“We have to be a great defensive team,” he said. “To have a chance in the Big Ten 10, you have to be one of the top defensive teams in our league. If you go back and look through the stats. I want to say the top seven teams on the defensive side of the ball were all teams that made the (NCAA) Tournament. And there was an eighth team that snuck in there and then nine went to the NCAA Tournament.

“If you watch the teams that are playing right now that are left in the Elite 8, they’re all elite defensive teams. Unless you’re Gonzaga and you’re an elite offensive team. But you have to have a defensive mindset, and that’s how you win in this league. … If we’re consistent in that area, we’re giving ourselves a chance every night, whether the ball goes in or not and we give ourselves a chance to win. And if you do that, you can stay consistent within this league.”

Some notes from the press conference

**Shrewsberry was asked about the transfer portal and called this “a unique time in college basketball.” Penn State still has five players in the portal — one, Izaiah Brockington, has announced he’s staying at PSU — and Shrewsberry once again said he has talked to those players and wants them all back.

“I’ve talked to every single one of the guys that have entered, and we are actively trying to get them back. We’re talking about them, we’re talking to them, we’re having conversations, face to face, over Zoom, on FaceTime. But we are actively recruiting, as well,” the coach said.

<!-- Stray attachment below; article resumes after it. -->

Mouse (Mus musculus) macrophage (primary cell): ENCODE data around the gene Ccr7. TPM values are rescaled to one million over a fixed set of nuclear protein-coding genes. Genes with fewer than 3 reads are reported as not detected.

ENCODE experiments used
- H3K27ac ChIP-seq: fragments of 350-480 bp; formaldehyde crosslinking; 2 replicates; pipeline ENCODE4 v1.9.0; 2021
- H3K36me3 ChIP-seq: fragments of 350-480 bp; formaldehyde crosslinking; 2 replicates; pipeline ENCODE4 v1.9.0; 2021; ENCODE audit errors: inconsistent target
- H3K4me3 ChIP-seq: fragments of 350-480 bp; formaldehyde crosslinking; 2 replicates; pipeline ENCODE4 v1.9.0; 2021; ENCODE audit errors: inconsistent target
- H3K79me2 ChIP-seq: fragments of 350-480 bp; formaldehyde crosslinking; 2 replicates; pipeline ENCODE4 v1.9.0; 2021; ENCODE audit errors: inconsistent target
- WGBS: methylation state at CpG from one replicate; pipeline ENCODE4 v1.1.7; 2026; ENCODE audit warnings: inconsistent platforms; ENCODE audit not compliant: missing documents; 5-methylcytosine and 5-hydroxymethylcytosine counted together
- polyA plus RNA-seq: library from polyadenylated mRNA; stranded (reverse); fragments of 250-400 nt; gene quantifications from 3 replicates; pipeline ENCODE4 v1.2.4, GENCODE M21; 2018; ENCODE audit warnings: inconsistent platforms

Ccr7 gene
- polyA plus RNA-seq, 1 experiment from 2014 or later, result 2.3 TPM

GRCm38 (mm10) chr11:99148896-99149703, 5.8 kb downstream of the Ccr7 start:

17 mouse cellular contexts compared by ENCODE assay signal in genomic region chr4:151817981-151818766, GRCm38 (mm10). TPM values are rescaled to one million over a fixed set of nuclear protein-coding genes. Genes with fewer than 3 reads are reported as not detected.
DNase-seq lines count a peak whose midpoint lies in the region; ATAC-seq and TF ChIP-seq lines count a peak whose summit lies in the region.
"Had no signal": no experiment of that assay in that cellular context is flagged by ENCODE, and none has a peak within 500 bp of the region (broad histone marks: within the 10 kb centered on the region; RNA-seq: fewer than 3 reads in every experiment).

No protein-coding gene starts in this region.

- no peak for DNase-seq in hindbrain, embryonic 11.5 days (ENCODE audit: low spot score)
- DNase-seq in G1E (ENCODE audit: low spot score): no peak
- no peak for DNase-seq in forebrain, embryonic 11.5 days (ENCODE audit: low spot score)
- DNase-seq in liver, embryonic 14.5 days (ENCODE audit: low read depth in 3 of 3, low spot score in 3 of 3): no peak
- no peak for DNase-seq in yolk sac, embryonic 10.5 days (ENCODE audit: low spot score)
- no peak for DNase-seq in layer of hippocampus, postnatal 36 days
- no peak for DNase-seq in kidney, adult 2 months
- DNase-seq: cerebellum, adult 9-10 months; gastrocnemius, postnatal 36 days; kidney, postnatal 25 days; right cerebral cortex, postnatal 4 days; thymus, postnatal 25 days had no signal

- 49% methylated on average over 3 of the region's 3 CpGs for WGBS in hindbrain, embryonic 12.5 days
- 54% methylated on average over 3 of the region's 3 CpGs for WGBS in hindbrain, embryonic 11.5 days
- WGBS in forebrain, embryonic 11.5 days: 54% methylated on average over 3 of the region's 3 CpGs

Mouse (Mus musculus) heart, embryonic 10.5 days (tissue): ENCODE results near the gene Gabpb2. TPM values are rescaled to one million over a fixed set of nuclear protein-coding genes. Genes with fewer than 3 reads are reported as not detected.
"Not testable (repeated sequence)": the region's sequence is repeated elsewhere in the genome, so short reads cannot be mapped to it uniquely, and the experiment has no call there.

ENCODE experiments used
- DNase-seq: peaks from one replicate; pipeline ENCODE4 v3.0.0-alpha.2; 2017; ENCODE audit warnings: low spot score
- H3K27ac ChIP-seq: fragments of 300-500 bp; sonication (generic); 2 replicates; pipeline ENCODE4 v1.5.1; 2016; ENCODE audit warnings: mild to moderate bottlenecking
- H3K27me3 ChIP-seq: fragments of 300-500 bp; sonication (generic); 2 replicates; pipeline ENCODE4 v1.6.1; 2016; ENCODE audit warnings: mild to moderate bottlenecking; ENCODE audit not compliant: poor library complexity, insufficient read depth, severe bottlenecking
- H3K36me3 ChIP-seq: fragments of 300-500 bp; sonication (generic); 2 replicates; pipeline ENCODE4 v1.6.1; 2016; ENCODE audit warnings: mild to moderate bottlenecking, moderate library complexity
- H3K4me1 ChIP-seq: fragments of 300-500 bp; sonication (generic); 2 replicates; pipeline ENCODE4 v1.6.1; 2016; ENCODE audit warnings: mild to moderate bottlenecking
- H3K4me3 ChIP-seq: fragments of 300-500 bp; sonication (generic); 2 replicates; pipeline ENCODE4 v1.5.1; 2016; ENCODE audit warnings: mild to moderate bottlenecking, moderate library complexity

“My goal is is to have a great team in place when it’s time to tip off next season. And that’s what we’re going to do. That’s what we’re striving to do. There are a lot of great players that are out there, but we want our own. We also want guys that are two feet in for Penn State, that bleed Penn State, that believe in this, that believe in our vision. When we have that group, we’re going to have a special group and we’re going to do some fun things together.

**Shrewsberry decided to stay with Purdue during its NCAA Tournament run as opposed to coming to PSU early. It did help that the Boilermakers were eliminated in the first round, which sped up his timetable to get to Penn State. Still, by the time he arrived, the six players had already entered the transfer portal.

“It was a really difficult decision,” Shrewsberry said. “But I owe a lot in my career to Matt Painter, and my goal was to help him try and get to a Final Four when I left there.

He added, “My loyalty to him, my loyalty to those players, it made it an easy decision for me to stay. I had great support from (the PSU administration), they really backed my decision to stay. And I felt like I owed it to that team, that group of guys.”

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Cory Giger is a 15-year veteran of the Penn State beat and a journalist with 28 years of experience. He has won more than 100 state and national journalism awards during his career, plus he's a voter for the Heisman Trophy in football and Wooden Award in basketball.